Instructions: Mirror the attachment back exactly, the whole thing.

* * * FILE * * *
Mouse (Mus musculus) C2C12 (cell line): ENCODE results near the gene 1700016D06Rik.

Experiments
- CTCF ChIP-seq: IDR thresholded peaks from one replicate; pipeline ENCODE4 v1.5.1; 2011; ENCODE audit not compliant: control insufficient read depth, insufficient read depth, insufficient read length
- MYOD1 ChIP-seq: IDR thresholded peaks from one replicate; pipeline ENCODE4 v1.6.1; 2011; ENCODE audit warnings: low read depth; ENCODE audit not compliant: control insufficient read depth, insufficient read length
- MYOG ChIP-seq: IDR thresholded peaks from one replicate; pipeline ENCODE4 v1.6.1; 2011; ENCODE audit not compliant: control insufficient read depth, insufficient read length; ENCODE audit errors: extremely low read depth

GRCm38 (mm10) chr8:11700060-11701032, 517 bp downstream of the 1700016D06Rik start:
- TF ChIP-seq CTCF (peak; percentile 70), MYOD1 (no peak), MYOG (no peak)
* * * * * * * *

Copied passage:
Mouse (Mus musculus) C2C12 (cell line): ENCODE results near the gene 1700016D06Rik.

Experiments
- CTCF ChIP-seq: IDR thresholded peaks from one replicate; pipeline ENCODE4 v1.5.1; 2011; ENCODE audit not compliant: control insufficient read depth, insufficient read depth, insufficient read length
- MYOD1 ChIP-seq: IDR thresholded peaks from one replicate; pipeline ENCODE4 v1.6.1; 2011; ENCODE audit warnings: low read depth; ENCODE audit not compliant: control insufficient read depth, insufficient read length
- MYOG ChIP-seq: IDR thresholded peaks from one replicate; pipeline ENCODE4 v1.6.1; 2011; ENCODE audit not compliant: control insufficient read depth, insufficient read length; ENCODE audit errors: extremely low read depth

GRCm38 (mm10) chr8:11700060-11701032, 517 bp downstream of the 1700016D06Rik start:
- TF ChIP-seq CTCF (peak; percentile 70), MYOD1 (no peak), MYOG (no peak)